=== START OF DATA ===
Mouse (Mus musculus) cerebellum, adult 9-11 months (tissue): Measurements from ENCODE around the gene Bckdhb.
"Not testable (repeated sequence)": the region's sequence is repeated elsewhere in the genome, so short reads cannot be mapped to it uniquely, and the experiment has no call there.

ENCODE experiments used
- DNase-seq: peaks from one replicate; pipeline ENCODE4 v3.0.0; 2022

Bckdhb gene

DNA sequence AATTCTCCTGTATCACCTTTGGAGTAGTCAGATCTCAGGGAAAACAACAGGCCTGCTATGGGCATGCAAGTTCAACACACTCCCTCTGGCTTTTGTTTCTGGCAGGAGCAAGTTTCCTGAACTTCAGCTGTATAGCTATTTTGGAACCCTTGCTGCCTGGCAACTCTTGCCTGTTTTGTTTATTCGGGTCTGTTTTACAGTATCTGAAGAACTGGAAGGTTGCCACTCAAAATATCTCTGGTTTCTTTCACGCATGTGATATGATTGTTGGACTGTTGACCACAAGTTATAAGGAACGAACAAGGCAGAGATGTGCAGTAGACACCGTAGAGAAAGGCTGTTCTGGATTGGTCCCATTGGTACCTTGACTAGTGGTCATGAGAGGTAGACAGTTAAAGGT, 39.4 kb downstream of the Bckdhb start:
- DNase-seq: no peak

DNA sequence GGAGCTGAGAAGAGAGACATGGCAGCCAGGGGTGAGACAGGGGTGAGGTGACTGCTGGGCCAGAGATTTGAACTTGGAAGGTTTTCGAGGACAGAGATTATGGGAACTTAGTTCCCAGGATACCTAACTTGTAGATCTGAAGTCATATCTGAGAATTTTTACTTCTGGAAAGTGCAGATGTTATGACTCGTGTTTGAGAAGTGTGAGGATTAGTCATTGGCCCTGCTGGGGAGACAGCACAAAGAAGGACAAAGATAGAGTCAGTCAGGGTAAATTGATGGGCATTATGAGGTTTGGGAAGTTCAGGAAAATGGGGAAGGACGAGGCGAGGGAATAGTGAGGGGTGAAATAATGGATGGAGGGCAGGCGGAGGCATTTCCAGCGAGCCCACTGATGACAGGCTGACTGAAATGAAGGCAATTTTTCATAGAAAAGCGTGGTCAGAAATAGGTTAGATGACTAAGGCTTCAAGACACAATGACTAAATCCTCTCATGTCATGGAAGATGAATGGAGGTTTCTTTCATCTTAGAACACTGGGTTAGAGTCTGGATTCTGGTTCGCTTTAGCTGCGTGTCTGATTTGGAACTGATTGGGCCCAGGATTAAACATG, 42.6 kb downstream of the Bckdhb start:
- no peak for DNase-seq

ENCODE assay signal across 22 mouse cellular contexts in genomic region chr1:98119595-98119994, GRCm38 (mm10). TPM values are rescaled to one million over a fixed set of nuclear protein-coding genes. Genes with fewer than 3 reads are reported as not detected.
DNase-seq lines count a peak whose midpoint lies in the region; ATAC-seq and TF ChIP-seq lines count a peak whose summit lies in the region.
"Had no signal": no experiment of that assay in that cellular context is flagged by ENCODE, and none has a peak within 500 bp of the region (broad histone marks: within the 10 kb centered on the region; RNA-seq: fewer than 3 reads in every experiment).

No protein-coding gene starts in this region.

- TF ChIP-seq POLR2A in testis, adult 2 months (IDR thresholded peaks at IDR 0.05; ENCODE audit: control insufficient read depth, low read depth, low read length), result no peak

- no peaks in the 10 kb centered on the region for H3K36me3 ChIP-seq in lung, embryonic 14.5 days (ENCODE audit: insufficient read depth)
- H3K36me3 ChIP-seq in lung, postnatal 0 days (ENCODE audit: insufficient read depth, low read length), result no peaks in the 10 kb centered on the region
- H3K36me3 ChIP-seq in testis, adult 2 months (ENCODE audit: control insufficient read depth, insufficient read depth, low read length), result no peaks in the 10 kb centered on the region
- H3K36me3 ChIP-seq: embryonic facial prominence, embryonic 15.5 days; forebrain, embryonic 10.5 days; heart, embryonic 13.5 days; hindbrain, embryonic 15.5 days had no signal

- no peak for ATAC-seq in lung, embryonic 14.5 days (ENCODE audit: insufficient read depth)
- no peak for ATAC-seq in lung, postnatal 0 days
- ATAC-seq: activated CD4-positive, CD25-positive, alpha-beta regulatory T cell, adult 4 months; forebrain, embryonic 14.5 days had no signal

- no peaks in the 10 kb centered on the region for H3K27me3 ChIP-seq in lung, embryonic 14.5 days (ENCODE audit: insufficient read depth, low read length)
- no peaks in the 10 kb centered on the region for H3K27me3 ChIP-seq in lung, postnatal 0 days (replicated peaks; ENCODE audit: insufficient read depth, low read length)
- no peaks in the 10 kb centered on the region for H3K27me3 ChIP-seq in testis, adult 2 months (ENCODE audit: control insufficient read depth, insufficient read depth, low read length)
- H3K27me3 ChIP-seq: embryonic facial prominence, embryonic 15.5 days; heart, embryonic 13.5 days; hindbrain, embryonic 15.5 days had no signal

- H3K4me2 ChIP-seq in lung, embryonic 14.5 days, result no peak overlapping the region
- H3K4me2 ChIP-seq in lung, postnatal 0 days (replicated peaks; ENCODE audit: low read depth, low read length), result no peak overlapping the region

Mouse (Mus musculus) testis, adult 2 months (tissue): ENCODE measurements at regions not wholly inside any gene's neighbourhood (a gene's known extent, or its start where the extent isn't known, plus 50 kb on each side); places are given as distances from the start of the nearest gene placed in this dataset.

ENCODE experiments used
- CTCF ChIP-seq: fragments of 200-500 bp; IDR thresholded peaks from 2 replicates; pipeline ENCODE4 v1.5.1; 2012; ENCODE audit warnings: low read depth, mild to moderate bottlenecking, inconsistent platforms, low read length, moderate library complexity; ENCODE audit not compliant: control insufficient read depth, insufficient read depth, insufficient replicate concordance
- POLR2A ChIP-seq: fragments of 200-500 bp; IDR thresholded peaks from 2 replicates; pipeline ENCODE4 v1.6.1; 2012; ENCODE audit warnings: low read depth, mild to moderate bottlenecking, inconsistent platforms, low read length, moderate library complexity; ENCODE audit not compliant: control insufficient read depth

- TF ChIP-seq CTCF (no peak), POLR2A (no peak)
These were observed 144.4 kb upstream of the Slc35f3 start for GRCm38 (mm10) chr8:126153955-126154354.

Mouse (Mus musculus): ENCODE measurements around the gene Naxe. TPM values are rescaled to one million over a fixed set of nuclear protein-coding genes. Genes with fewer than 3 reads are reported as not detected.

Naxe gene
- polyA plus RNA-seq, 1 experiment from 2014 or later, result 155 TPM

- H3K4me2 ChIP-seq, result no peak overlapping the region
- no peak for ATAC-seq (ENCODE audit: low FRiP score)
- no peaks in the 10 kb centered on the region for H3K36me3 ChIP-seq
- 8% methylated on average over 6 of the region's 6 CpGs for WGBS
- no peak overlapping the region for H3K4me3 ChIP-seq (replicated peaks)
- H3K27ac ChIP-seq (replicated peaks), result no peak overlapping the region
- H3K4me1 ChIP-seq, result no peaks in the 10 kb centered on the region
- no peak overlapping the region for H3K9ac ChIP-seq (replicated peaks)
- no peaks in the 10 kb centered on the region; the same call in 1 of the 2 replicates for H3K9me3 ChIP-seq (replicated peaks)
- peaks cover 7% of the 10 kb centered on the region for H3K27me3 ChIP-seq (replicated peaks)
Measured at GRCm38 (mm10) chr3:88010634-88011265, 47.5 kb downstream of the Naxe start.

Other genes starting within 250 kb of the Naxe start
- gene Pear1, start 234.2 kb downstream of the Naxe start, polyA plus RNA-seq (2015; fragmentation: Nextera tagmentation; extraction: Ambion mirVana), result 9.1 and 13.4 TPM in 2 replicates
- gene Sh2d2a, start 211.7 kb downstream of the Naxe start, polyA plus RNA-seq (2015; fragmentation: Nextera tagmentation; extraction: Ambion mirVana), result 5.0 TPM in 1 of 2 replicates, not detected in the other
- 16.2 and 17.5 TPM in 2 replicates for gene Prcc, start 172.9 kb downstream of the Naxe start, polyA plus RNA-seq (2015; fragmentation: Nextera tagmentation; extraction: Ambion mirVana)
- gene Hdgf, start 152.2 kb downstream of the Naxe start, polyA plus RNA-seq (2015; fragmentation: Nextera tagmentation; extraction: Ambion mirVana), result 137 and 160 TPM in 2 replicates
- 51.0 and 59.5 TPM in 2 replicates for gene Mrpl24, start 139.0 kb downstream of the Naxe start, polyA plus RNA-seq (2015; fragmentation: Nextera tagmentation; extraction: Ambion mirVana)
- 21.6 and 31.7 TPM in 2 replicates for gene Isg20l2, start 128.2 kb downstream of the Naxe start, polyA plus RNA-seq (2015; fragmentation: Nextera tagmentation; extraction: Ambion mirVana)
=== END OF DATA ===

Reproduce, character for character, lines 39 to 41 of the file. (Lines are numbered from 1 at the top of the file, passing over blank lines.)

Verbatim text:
- no peaks in the 10 kb centered on the region for H3K36me3 ChIP-seq
- 8% methylated on average over 6 of the region's 6 CpGs for WGBS
- no peak overlapping the region for H3K4me3 ChIP-seq (replicated peaks)